Reservoir Inflow Forecasting Using Artificial Neural Network and Adaptive Neuro-Fuzzy Inference System Techniques
Googhari, Shahram Karimi (2007) Reservoir Inflow Forecasting Using Artificial Neural Network and Adaptive Neuro-Fuzzy Inference System Techniques. PhD thesis, Universiti Putra Malaysia.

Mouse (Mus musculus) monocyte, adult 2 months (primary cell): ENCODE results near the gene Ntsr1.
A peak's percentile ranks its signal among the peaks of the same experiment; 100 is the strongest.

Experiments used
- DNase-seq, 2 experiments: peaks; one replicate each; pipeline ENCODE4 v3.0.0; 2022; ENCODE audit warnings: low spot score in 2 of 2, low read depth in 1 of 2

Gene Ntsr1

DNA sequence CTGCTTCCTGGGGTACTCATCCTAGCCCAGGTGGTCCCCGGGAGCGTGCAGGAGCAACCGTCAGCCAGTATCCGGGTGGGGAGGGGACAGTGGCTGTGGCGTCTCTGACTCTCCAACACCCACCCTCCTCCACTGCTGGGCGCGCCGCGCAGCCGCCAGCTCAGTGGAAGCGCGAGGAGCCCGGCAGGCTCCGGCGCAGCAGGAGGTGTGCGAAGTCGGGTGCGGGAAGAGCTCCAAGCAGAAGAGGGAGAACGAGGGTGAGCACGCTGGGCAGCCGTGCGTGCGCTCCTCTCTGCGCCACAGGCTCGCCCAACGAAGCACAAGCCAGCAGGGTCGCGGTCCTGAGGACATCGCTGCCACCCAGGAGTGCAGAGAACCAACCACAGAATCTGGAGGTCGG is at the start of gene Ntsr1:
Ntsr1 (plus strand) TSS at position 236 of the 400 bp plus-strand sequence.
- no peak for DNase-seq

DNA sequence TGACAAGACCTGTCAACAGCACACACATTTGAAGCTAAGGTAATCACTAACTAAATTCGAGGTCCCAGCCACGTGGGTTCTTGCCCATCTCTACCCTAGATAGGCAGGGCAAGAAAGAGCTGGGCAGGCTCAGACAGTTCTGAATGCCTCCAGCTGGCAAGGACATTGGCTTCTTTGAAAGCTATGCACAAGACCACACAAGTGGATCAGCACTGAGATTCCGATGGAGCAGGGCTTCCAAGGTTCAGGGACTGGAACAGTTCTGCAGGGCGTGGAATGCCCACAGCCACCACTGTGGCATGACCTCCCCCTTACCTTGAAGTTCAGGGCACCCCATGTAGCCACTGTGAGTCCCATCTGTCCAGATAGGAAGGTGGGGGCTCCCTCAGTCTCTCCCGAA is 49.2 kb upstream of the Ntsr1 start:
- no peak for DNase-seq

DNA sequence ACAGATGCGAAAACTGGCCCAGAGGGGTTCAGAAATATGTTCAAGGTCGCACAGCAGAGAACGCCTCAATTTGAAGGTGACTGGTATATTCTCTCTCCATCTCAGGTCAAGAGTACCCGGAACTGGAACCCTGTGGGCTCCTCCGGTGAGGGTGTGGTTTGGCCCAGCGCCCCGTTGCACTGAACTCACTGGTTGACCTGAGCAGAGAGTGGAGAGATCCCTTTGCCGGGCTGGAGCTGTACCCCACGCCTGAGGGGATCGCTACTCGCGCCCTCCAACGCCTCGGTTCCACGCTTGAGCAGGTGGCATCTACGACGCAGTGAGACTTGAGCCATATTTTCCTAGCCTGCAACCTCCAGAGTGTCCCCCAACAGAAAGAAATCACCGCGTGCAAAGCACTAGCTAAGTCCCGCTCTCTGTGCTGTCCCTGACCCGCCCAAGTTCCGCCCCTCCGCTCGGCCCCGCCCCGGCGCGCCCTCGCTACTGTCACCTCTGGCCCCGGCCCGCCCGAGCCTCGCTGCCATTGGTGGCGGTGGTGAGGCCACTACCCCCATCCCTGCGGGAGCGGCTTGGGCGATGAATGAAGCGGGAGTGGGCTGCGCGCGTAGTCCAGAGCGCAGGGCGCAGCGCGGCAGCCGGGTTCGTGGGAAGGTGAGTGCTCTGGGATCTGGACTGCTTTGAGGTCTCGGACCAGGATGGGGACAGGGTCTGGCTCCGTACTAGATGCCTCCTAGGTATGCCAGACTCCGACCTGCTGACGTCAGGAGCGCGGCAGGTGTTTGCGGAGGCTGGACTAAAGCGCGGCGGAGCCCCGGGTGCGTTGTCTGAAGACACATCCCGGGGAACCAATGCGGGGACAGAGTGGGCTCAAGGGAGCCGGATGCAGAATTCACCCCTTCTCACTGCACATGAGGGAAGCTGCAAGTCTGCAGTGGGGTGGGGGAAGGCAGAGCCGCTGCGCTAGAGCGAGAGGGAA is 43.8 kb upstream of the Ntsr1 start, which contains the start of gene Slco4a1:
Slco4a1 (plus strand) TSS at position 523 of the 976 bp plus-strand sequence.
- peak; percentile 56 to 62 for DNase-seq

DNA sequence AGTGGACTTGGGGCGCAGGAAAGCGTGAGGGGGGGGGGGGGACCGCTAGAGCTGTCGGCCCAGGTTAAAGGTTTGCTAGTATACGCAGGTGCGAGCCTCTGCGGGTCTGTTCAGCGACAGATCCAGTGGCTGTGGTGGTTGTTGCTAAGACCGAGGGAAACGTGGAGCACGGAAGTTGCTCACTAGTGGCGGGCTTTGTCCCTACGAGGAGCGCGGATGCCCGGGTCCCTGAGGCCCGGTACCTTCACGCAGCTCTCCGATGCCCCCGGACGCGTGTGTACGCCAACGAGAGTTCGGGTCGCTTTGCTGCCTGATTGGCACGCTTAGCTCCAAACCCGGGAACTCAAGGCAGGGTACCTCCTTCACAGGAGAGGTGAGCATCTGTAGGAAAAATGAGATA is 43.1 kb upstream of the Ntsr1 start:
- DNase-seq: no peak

A feed forward Artificial Neural Network (ANN) and an Adaptive Neuro-Fuzzy Inferences System (ANFIS) reservoir inflow models were developed to investigate their potential in forecasting reservoir inflows. The site for the study is the Sembrong dam catchment which is located about 10km from Air Hitam town on the Air Hitam-Kluang road in the state of Johor, with an area of 130 square kilometers. The models consists of 9 inputs (previous last five-day reservoir inflow and last four-day average rainfall across the catchment) and are able to forecast the next day inflow into the reservoir. Average rainfall across the catchment was calculated by Theissen polygons. The 6 years daily data from 1995-1997 and 2002-2004 were used for training and validation of the models. Cross validation of training and validation data sets was also considered to obtain the best data set. Daily reservoir inflow was computed using a water balance equation. The reservoir inflow and rainfall data sets were examined for normal distribution and the best data transformation was used. Autocorrelation, partial autocorrelation and cross correlation functions were used to find the best model inputs. The ANN models were trained and simulated using a written program in MATLAB environment (M-file) with raw and transformed data. The ANFIS models were built using the Fuzzy Toolbox of MATLAB. The Subtractive Clustering (SC) technique was employed to find the optimal number of rules. Different ANFIS structures were constructed by changing the SC parameters. All models were trained by the ANFIS editor of MATLAB with hybrid method. An M-file was written for calculating the different performance criteria of ANFIS models after simulating models during training, validation and testing. After selecting the best ANFIS structure, the response of the model to different types of membership functions was investigated. The models were tested with the 10 months daily data of 2005. The best architecture of the ANN model was a 9-13-1 model which means a model with 9 inputs, 1 hidden layer with 13 neurons and 1 output. The model was trained based on the Leven-berg Marquardt algorithm with sigmoid activation functions. Simulation results for the independent testing data series showed that the model can perform well in simulating peak flows as well as base flows. The ANN model has been constructed for a strong non-linear input/output data. Comparisons of different ANN models for different data sets revealed that cross validation of data was effective in improving models performances. Data pre-processing to transform data to normal distribution before the training, results in better generalization and persistency of ANN models during testing. The ANFIS models were built using the best data subset resulting from ANN modeling. The models were trained with normalized and non-normalized data. The selected ANFIS model was trained with normalized data with 6 Gaussian membership functions for each of 9 inputs and 6 rules. Comparisons of different performances of ANFIS models showed that data normalization can improve the model performances during training and testing. Simulation results for the independent test data series by the ANFIS model showed the ability of this model to forecast daily reservoir inflow in a tropical ungauged catchment. Sensitivity of the ANFIS model using different types of membership functions indicated that the best one is the Gaussian membership function. The simulation results from the selected ANFIS and ANN models during training, validation and testing revealed the superiority of the ANN model. The selected ANFIS model gives lower values in most of the performance indices during training. For validation and testing, all performance indices of selected ANFIS model were inferior to those of the ANN model. The weakness of ANFIS model is shown in its inability to forecast individual peak flows. The sudden flow changes in these small tropical catchments resulting in these peak flows are common due to their small areal extent and to the intense localized phenomenon of tropical showers.
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